Crystal mine operator and neighbors at odds
Aspen Times Staff Writer
Conflict between a mine operator in the Crystal River Valley and some of his neighbors is heating up this week as the U.S. Forest Service moves closer to approving winter operations at the mine.
The Avalanche Mine is located less than a mile from residents of Swiss Village and Crystal River Estates. It currently operates from the beginning of May until Nov. 15.
In August mine operator Robert Congdon asked for approval from the Forest Service for year-round work.
Over the past few months, wildlife experts from the state Department of Wildlife and the Forest Service have been examining the mine’s impact. There have been no findings so far that would prevent approval of year-round expansion, Forest Service officials say.
Bill Brunworth, a Swiss Village resident, is nevertheless dead set against the expansion. Swiss Village is one of the more densely populated neighborhoods in the otherwise rural Crystal River Valley.
Brunworth said the lifting of winter restrictions will endanger the herd of bighorn sheep that the restrictions were meant to protect.
The Forest Service disagrees. Maggie Dowd, acting district ranger of the Sopris District, said the mine is outside of the management area for bighorn sheep. She also said that if the mine is granted a winter permit, it will only be for a one-year trial period.
“We have consulted wildlife experts, and so far they are giving us the green light,” Dowd said. “If the mine gets final approval, it will only be for this winter, after which the USFS and Department of Wildlife will carefully examine any environmental impacts.”
But Brunworth said the Forest Service is trying to slip approval for winter operations past the attention of residents.
“Other residents and I have said all along how [much we are] against winter operations,” he said. “But what really concerns me is how we’ve had no chance for public comment or scrutiny. The next meeting of the Crystal Valley Caucus is after the November 15 deadline.”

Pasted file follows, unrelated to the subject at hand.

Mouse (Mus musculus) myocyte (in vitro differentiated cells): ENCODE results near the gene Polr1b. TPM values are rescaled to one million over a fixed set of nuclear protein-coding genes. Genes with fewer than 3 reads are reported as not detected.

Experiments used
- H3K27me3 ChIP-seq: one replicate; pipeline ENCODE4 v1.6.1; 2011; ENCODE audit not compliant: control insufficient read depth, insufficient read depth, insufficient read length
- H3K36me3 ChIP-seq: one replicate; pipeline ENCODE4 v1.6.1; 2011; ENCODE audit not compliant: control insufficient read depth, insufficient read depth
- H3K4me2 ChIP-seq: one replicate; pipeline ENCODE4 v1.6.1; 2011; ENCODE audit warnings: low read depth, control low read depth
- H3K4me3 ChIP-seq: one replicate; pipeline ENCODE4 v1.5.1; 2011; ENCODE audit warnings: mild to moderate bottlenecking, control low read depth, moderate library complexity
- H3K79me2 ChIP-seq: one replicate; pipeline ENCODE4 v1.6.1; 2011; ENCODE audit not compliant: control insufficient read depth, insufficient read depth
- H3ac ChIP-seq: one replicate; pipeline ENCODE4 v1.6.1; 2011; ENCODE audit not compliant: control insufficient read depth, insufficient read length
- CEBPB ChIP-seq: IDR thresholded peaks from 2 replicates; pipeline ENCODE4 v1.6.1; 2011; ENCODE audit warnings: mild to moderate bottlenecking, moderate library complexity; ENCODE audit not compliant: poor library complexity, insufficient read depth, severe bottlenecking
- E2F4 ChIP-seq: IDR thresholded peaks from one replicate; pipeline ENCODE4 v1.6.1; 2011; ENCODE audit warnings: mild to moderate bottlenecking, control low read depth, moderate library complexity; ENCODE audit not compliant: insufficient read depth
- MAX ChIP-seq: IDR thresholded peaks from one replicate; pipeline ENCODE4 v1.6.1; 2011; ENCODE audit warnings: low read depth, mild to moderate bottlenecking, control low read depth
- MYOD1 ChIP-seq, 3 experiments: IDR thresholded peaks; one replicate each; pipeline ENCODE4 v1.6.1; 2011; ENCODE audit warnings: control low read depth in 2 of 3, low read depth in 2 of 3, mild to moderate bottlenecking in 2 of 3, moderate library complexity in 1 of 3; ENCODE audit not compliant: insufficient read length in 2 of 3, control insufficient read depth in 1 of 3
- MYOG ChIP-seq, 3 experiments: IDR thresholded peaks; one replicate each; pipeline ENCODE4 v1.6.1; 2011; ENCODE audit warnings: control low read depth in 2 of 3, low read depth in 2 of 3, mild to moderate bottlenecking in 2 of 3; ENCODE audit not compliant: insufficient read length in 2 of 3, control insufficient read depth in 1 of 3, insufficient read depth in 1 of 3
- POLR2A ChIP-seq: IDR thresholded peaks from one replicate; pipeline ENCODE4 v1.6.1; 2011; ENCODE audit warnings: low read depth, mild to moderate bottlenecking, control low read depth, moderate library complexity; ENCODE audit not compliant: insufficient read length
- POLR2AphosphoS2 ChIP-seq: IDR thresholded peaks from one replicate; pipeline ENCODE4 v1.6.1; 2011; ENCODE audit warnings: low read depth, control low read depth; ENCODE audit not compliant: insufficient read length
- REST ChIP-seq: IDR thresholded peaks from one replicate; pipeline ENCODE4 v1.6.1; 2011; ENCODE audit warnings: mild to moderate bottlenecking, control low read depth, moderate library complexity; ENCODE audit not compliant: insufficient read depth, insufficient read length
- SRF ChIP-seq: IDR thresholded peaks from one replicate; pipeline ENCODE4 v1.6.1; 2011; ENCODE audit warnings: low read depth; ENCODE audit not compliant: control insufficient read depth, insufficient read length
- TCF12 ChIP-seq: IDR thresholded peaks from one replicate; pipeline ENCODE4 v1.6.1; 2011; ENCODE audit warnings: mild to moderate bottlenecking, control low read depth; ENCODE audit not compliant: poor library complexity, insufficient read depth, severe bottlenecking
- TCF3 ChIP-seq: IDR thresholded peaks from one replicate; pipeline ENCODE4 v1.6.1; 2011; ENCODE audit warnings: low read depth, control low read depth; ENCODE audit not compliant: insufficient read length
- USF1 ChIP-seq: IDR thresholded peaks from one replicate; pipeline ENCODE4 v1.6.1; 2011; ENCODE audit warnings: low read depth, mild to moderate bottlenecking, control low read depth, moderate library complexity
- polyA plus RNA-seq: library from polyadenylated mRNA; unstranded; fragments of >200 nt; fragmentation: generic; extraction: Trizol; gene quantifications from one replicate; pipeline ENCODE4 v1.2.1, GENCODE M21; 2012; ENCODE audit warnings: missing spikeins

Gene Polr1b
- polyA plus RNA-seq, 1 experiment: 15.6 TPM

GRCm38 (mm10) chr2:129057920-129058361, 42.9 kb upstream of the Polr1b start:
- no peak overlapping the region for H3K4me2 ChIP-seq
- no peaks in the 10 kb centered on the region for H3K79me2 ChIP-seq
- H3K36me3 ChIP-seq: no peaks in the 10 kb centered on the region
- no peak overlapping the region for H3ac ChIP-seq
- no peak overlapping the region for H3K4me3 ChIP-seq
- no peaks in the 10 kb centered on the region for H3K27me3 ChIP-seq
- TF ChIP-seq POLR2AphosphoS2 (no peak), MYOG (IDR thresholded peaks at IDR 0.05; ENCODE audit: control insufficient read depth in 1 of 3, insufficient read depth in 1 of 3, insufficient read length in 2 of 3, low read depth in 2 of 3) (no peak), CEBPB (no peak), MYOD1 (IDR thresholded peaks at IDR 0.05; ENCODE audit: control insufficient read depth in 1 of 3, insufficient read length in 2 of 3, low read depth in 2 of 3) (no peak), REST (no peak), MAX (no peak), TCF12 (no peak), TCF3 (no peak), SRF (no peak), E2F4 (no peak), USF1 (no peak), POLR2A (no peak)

Congdon contends he has done all he can to maintain communication with residents.
“I understand the residents are upset,” he said. “But there’s nothing I can do to make them happy. I’ve been to the last two caucus meetings, and I’ve tried my best to mitigate their concerns.
“The one thing I can’t do is leave.”
Dowd agreed that Congdon has maintained a transparent operation, at least in his relationship to the Forest Service.
“He has the mining claims, which means technically there’s nothing that says he can’t mine through the winter,” she said. “That he has worked with us so closely shows how careful he has been.”
Congdon, who describes himself as an environmentalist, believes he hasn’t been given enough credit by conservationists.
“I could have strip mined this, which would have been cheaper,” he said. “Also, the reason I haven’t gone ahead with winter mining thus far is because I had a noisy generator that would have disturbed wildlife. I’ve installed power lines so that won’t be a problem.”
Dowd said the Forest Service has also been treading carefully, understanding that mine expansion near a community is a heated issue.
“We are making sure we do all we can to strike a balance between mining, conservation and communities,” she said. “Any permit we give to Congdon will be presented to the Crystal Valley Caucus at its next meeting in December. Right now, Congdon’s mine is in a fish bowl.
“We have to make sure it stands up to scrutiny.”
[Eben Harrell’s e-mail address is firstname.lastname@example.org]
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